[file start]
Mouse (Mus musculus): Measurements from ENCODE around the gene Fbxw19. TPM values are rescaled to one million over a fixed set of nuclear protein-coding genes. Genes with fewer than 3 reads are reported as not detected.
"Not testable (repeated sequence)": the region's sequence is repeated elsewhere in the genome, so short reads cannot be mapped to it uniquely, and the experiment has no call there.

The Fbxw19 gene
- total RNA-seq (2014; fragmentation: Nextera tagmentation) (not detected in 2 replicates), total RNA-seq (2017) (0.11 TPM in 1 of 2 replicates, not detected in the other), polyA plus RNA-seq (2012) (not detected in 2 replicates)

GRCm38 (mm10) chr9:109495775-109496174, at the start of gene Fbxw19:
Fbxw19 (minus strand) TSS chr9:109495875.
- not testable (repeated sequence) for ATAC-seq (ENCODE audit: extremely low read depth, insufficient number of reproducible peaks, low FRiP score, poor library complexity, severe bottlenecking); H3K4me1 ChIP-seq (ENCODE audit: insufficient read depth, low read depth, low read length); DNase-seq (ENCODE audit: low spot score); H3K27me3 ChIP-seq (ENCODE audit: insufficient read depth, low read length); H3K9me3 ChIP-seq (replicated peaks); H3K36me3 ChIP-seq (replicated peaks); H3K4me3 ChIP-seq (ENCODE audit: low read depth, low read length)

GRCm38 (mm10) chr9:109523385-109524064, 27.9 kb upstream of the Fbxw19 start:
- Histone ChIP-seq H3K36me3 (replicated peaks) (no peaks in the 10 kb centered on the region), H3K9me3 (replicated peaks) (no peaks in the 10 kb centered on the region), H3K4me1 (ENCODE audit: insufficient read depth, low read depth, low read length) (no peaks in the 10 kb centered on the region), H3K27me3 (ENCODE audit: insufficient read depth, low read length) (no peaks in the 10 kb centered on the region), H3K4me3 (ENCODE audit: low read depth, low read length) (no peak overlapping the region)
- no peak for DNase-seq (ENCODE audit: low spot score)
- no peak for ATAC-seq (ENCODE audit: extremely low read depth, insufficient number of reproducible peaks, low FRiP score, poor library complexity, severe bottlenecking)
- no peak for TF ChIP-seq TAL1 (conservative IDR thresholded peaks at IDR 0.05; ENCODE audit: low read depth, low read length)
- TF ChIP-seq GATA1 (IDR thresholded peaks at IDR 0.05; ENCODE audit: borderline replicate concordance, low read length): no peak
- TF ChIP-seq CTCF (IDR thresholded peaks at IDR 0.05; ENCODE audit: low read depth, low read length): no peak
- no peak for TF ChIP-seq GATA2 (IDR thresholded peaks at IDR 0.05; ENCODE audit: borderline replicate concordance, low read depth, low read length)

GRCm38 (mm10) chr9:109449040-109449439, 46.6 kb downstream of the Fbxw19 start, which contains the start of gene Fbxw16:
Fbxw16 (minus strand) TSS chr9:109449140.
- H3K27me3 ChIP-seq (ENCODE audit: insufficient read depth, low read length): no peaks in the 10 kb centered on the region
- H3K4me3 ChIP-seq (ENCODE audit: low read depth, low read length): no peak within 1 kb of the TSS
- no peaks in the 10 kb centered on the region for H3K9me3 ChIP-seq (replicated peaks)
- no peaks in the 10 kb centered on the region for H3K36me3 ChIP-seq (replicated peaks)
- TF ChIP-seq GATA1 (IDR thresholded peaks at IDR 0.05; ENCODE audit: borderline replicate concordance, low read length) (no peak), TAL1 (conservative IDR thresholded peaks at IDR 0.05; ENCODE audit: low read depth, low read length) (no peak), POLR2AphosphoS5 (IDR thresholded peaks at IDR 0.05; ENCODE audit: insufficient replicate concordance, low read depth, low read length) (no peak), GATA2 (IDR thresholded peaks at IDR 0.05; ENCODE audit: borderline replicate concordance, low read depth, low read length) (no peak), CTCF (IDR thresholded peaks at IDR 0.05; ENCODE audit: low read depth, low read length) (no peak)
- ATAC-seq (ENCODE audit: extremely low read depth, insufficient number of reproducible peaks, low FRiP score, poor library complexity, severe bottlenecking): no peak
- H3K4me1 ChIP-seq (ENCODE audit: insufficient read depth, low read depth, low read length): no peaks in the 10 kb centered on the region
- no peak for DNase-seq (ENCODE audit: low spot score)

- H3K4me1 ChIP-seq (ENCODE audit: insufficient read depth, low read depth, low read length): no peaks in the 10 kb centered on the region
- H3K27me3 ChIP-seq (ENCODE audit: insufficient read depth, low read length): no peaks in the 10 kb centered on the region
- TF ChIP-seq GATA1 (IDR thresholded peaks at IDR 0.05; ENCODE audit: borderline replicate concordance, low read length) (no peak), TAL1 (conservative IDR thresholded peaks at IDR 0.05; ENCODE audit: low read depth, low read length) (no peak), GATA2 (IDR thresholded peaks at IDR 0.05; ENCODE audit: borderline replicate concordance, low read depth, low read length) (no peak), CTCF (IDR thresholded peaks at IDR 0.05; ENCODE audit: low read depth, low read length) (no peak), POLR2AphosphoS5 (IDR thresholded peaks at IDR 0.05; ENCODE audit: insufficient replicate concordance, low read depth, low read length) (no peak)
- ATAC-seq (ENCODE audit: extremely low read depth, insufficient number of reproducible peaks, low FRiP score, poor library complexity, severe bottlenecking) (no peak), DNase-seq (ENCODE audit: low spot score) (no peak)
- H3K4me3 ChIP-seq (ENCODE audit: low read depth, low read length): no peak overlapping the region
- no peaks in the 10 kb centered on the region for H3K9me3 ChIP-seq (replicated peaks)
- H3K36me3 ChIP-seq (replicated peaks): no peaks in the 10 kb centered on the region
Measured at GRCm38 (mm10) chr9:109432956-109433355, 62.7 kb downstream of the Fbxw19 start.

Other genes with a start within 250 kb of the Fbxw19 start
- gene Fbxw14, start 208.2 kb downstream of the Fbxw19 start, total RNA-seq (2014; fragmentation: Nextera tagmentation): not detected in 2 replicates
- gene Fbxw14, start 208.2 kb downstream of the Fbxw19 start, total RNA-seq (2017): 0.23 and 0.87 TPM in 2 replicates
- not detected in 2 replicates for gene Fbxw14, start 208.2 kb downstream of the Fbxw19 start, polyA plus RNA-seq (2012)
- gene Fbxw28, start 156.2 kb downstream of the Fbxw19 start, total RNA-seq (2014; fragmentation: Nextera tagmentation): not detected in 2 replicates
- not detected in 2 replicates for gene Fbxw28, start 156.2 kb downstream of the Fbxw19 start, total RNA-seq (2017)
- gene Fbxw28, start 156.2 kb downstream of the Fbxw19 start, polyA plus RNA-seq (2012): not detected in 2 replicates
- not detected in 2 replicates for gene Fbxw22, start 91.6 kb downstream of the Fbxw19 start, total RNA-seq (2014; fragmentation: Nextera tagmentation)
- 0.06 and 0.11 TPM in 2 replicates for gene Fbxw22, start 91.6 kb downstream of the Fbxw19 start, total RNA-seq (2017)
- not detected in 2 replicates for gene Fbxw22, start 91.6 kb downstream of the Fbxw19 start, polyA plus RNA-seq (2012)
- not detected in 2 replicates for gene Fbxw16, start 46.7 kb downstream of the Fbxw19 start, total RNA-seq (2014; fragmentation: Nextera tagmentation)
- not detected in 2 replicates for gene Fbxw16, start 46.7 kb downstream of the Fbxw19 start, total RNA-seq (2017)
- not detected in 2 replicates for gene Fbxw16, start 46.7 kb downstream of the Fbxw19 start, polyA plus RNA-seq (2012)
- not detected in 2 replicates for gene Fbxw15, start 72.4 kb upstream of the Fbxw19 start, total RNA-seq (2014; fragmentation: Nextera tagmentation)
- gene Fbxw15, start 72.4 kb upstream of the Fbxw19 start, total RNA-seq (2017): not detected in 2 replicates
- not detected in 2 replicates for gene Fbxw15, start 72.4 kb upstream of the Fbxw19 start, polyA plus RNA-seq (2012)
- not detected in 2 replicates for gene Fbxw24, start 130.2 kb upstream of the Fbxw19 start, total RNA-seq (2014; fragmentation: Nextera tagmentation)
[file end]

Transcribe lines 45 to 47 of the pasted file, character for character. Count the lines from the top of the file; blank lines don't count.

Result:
- not detected in 2 replicates for gene Fbxw16, start 46.7 kb downstream of the Fbxw19 start, total RNA-seq (2017)
- not detected in 2 replicates for gene Fbxw16, start 46.7 kb downstream of the Fbxw19 start, polyA plus RNA-seq (2012)
- not detected in 2 replicates for gene Fbxw15, start 72.4 kb upstream of the Fbxw19 start, total RNA-seq (2014; fragmentation: Nextera tagmentation)